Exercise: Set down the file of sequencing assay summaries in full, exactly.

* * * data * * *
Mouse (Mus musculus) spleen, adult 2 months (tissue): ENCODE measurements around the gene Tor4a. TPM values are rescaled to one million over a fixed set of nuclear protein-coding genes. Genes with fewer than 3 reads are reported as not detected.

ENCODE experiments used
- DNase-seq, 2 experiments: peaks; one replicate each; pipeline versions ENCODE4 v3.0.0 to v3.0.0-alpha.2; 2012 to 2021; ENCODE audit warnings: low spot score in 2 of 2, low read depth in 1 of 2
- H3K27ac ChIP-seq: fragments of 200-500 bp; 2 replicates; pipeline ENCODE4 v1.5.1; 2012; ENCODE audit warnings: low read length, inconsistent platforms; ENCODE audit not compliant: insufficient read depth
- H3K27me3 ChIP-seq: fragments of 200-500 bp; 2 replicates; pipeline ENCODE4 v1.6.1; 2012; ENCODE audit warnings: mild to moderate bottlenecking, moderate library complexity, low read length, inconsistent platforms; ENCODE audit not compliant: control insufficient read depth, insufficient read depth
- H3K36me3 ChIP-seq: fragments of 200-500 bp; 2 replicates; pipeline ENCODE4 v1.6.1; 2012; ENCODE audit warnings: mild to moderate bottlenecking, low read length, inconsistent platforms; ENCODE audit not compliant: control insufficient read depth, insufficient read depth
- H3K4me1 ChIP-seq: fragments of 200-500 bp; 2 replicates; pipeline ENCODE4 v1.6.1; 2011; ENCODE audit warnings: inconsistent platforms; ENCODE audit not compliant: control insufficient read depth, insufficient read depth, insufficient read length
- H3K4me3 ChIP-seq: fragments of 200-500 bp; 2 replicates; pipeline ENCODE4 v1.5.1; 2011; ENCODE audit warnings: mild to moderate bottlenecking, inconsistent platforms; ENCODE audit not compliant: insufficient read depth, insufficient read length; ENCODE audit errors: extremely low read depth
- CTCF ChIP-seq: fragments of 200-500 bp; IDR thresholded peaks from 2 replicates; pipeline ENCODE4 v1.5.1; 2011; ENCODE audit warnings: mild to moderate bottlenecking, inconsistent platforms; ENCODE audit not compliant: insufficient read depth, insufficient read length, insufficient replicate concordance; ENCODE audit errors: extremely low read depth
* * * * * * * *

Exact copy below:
Mouse (Mus musculus) spleen, adult 2 months (tissue): ENCODE measurements around the gene Tor4a. TPM values are rescaled to one million over a fixed set of nuclear protein-coding genes. Genes with fewer than 3 reads are reported as not detected.

ENCODE experiments used
- DNase-seq, 2 experiments: peaks; one replicate each; pipeline versions ENCODE4 v3.0.0 to v3.0.0-alpha.2; 2012 to 2021; ENCODE audit warnings: low spot score in 2 of 2, low read depth in 1 of 2
- H3K27ac ChIP-seq: fragments of 200-500 bp; 2 replicates; pipeline ENCODE4 v1.5.1; 2012; ENCODE audit warnings: low read length, inconsistent platforms; ENCODE audit not compliant: insufficient read depth
- H3K27me3 ChIP-seq: fragments of 200-500 bp; 2 replicates; pipeline ENCODE4 v1.6.1; 2012; ENCODE audit warnings: mild to moderate bottlenecking, moderate library complexity, low read length, inconsistent platforms; ENCODE audit not compliant: control insufficient read depth, insufficient read depth
- H3K36me3 ChIP-seq: fragments of 200-500 bp; 2 replicates; pipeline ENCODE4 v1.6.1; 2012; ENCODE audit warnings: mild to moderate bottlenecking, low read length, inconsistent platforms; ENCODE audit not compliant: control insufficient read depth, insufficient read depth
- H3K4me1 ChIP-seq: fragments of 200-500 bp; 2 replicates; pipeline ENCODE4 v1.6.1; 2011; ENCODE audit warnings: inconsistent platforms; ENCODE audit not compliant: control insufficient read depth, insufficient read depth, insufficient read length
- H3K4me3 ChIP-seq: fragments of 200-500 bp; 2 replicates; pipeline ENCODE4 v1.5.1; 2011; ENCODE audit warnings: mild to moderate bottlenecking, inconsistent platforms; ENCODE audit not compliant: insufficient read depth, insufficient read length; ENCODE audit errors: extremely low read depth
- CTCF ChIP-seq: fragments of 200-500 bp; IDR thresholded peaks from 2 replicates; pipeline ENCODE4 v1.5.1; 2011; ENCODE audit warnings: mild to moderate bottlenecking, inconsistent platforms; ENCODE audit not compliant: insufficient read depth, insufficient read length, insufficient replicate concordance; ENCODE audit errors: extremely low read depth